Then, with deliberate calm, the officer turned slowly around to face the creature. He regarded its immensity with a slow grin, as if there was anything to be amused about. Then, with one swift movement, the punched the thing in the chest. His fist rebounded with a solid 'clang', bouncing off the impenetrable armour. Bob shook his head. He knew it would take more than that to affect these things. He had seen people empty rounds and rounds into the alien beasts and be met with nothing but implacable determination.

The creature glanced with apparent amusement at the officer's effort, then, quicker than Bob could follow, brought its gauntlet-covered fist up and backhanded the officer with terrific force. The officer was lifted clear off the ground, flying back into the wall on the other side of the room. As he flew backwards, Bob caught a faint shimmer of red around the officer's body. He's got personal shielding, Bob thought. How very interesting. With a casual flip, the officer hurled himself upright, and glared at the alien across the room.

The beast, apparently nonplussed by its foe's resilience, slowly began to advance towards the officer. The strange lump on it's shoulder gleamed with a sickly green light for a moment, then spewed out a hail of green death towards the officer. Without so much as a flinch, the officer merely jumped neatly out of the way of the projectiles, letting them smash uselessly into the wall.

The monster, seemingly annoyed by it's opponent's deft footwork, broke into a run towards the officer. The officer just stood there, confidently watching the alien advance towards him, it's claws raised in anticipation. Why doesn't he get out of the way, Bob thought? The thing will tear him to shreds, even with personal shielding. But still, the officer just stood there, watching the beast run inexorably towards him.

The creature took a wide swing at the officer; it's glinting claws whistling through the still air. The officer, with the careless ease of a hundred hours of practice, just grabbed the thing's armoured arm, pulling himself towards the creature. Then, with a precise motion, the officer lashed out his leg into the beast's underbelly. There was a sickening snap, as the foot made contact with the armour, and cracks started to open up along the plate. The alien looked down as grey blood started to leak through the cracks, and flung it's head back in an unearthly howl of pain.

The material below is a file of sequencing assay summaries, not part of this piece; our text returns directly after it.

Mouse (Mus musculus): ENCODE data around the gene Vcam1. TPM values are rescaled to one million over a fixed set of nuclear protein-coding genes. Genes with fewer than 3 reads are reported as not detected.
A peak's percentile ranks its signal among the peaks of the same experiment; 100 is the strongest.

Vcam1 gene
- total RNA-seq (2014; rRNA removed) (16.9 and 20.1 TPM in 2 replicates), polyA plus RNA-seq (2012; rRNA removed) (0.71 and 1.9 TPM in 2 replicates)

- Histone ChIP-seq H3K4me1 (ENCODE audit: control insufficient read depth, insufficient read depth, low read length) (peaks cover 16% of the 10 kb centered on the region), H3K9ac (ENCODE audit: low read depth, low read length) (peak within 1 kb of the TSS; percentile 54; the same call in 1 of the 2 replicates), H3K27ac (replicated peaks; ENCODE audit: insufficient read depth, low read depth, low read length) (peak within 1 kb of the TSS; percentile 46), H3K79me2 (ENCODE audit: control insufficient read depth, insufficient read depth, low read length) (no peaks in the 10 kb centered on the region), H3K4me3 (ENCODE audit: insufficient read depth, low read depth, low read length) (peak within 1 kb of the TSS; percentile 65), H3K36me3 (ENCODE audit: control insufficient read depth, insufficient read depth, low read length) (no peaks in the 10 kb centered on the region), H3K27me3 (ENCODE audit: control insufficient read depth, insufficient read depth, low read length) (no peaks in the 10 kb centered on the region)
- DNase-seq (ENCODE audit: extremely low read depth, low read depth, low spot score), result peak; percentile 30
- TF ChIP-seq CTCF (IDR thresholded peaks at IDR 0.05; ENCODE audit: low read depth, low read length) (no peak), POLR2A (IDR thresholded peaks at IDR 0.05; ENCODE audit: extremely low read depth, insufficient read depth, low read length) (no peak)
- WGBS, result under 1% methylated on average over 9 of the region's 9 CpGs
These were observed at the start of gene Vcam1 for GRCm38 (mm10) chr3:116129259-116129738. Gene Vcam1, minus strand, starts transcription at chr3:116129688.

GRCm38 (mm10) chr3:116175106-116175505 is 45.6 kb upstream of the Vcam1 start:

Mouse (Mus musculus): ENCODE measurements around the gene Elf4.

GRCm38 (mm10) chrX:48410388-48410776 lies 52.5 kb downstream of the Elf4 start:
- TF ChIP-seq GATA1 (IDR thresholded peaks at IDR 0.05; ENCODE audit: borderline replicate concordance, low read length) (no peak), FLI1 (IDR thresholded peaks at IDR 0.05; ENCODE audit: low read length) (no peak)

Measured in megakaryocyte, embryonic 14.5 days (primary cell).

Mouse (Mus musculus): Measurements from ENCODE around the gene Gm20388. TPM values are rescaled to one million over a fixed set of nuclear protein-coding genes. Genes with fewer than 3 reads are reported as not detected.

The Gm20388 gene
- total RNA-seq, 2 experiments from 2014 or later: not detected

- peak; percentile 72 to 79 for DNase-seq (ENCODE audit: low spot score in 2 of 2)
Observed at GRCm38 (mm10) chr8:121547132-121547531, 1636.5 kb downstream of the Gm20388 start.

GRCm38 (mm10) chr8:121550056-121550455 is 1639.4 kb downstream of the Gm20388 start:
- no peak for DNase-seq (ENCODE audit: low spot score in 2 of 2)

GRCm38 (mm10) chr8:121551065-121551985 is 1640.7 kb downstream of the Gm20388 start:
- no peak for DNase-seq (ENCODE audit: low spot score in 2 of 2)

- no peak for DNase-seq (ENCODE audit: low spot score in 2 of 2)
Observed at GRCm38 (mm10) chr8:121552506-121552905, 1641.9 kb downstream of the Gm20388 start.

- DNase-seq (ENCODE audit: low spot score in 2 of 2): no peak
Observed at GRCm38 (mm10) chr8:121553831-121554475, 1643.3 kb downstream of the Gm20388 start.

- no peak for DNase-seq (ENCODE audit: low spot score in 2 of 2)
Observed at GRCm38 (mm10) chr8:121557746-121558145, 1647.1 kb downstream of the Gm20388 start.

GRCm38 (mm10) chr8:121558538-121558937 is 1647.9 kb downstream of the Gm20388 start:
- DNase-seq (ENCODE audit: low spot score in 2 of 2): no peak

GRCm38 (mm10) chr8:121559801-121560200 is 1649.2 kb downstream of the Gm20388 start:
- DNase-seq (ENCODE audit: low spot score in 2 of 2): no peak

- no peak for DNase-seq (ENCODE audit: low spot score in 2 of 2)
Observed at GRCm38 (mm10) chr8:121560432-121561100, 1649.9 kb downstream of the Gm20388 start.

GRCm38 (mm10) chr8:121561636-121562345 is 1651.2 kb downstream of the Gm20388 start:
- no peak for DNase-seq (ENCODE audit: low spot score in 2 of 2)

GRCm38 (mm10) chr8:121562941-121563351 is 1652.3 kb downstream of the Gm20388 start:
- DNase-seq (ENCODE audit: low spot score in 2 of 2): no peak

The officer gave no pause, and whipped out his hand in a knife shape into the thing's exposed neck, crunching through the weak plating and cutting into the flesh beneath. The monster sagged to its knees, it's ferocity faded, making gagging noises. With a solid kick, the officer snapped the alien's head back. Then it flopped to the ground with a hollow clank, blood leaking out from underneath its corpse.

Bob didn't waste any time, with a few tired kicks, he dislodged the ventilation grille and clambered excitedly out. This was his savoir indeed! Perhaps now he could stop living in fear, cowering in the ventilation ducts, and take the fight to the aliens. His mind rang with images of him and the officer, side by side, cleaning up the Marathon, driving them back. But, in his ecstatic joy, Bob didn't notice the officer cautiously pulling a large, bulky gun from his back and sliding in a clip. Halfway through his joyful run, Bob's world exploded in agony. His arm sent him into a spiral of pain and suffering, and Bob's vision momentarily clouded with red. Bob screamed a scream of suffering and disbelief. When the pain began to fade, he looked down at his arm and saw that it had been ripped to shreds, a pulpy, red, useless mess. Tears streaming down his cheeks, blurring his vision, he looked in doubt at the officer.

The officer just stood there, it's gun smoking, looking dispassionately at the shredded mess of Bob's arm. The officer seemed more interested in the blood dripping from his arm than Bob's pain. Then, when it decided that whatever cruel purpose it had in mind was achieved, it turned to go, leaving Bob behind clutching his broken, purposeless arm.

Gritting his teeth as washes of pain ravaged his senses, Bob hauled himself in between the doorway and the officer. Staring up through tear-blinded eyes, Bob tried to plead with the officer, begging it to help him, pleading for some mercy. But the officer just stood there, deaf to his cries, watching him with a grimace of impatience. Bob, cried, he screamed. He pleaded. But the officer just kept standing there, tapping it's foot, and waving his bulky gun side to side.

Bob never felt the forty rounds of high-calibre ammunition smash through his thin and parched frame, tearing apart his body. It was just a brief flash of light, and then he was curled on the floor, lying in a deep pool of his own, warm, sticky blood. The agony seemed all the same now, just an eternal wash of unstoppable pain. Bob raised his head up, struggling to take his breath, and said one thing.


"Why?"

The officer looked down on the near-dead Bob, just another in a long string of them, and smiled viciously. "Because you were in the way." And then it stepped over Bob's corpse, just another stumbling block in the quest for justice.